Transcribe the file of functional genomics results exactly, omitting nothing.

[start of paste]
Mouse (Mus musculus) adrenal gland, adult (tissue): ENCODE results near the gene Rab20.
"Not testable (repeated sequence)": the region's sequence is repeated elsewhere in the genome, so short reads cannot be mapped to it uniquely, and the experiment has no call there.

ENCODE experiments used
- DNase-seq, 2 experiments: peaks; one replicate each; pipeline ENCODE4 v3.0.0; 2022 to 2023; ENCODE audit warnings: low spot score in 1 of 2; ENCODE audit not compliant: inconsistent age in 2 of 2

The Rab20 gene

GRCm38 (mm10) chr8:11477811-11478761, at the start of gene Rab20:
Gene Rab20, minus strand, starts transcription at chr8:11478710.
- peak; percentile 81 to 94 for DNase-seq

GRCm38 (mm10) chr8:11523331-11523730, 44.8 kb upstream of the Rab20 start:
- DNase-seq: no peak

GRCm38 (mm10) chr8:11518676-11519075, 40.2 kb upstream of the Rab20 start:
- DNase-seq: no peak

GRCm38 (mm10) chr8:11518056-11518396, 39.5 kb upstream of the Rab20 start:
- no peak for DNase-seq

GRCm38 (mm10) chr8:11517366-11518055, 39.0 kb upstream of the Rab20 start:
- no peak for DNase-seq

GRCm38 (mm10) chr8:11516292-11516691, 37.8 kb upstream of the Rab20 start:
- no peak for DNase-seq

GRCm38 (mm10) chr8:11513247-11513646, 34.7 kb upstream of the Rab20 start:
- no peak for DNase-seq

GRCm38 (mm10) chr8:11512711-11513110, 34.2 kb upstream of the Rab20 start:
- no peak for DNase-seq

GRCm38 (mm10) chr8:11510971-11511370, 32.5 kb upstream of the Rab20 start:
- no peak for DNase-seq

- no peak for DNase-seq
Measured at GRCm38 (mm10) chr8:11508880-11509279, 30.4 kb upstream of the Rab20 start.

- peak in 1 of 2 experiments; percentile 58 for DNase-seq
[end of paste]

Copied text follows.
Mouse (Mus musculus) adrenal gland, adult (tissue): ENCODE results near the gene Rab20.
"Not testable (repeated sequence)": the region's sequence is repeated elsewhere in the genome, so short reads cannot be mapped to it uniquely, and the experiment has no call there.

ENCODE experiments used
- DNase-seq, 2 experiments: peaks; one replicate each; pipeline ENCODE4 v3.0.0; 2022 to 2023; ENCODE audit warnings: low spot score in 1 of 2; ENCODE audit not compliant: inconsistent age in 2 of 2

The Rab20 gene

GRCm38 (mm10) chr8:11477811-11478761, at the start of gene Rab20:
Gene Rab20, minus strand, starts transcription at chr8:11478710.
- peak; percentile 81 to 94 for DNase-seq

GRCm38 (mm10) chr8:11523331-11523730, 44.8 kb upstream of the Rab20 start:
- DNase-seq: no peak

GRCm38 (mm10) chr8:11518676-11519075, 40.2 kb upstream of the Rab20 start:
- DNase-seq: no peak

GRCm38 (mm10) chr8:11518056-11518396, 39.5 kb upstream of the Rab20 start:
- no peak for DNase-seq

GRCm38 (mm10) chr8:11517366-11518055, 39.0 kb upstream of the Rab20 start:
- no peak for DNase-seq

GRCm38 (mm10) chr8:11516292-11516691, 37.8 kb upstream of the Rab20 start:
- no peak for DNase-seq

GRCm38 (mm10) chr8:11513247-11513646, 34.7 kb upstream of the Rab20 start:
- no peak for DNase-seq

GRCm38 (mm10) chr8:11512711-11513110, 34.2 kb upstream of the Rab20 start:
- no peak for DNase-seq

GRCm38 (mm10) chr8:11510971-11511370, 32.5 kb upstream of the Rab20 start:
- no peak for DNase-seq

- no peak for DNase-seq
Measured at GRCm38 (mm10) chr8:11508880-11509279, 30.4 kb upstream of the Rab20 start.

- peak in 1 of 2 experiments; percentile 58 for DNase-seq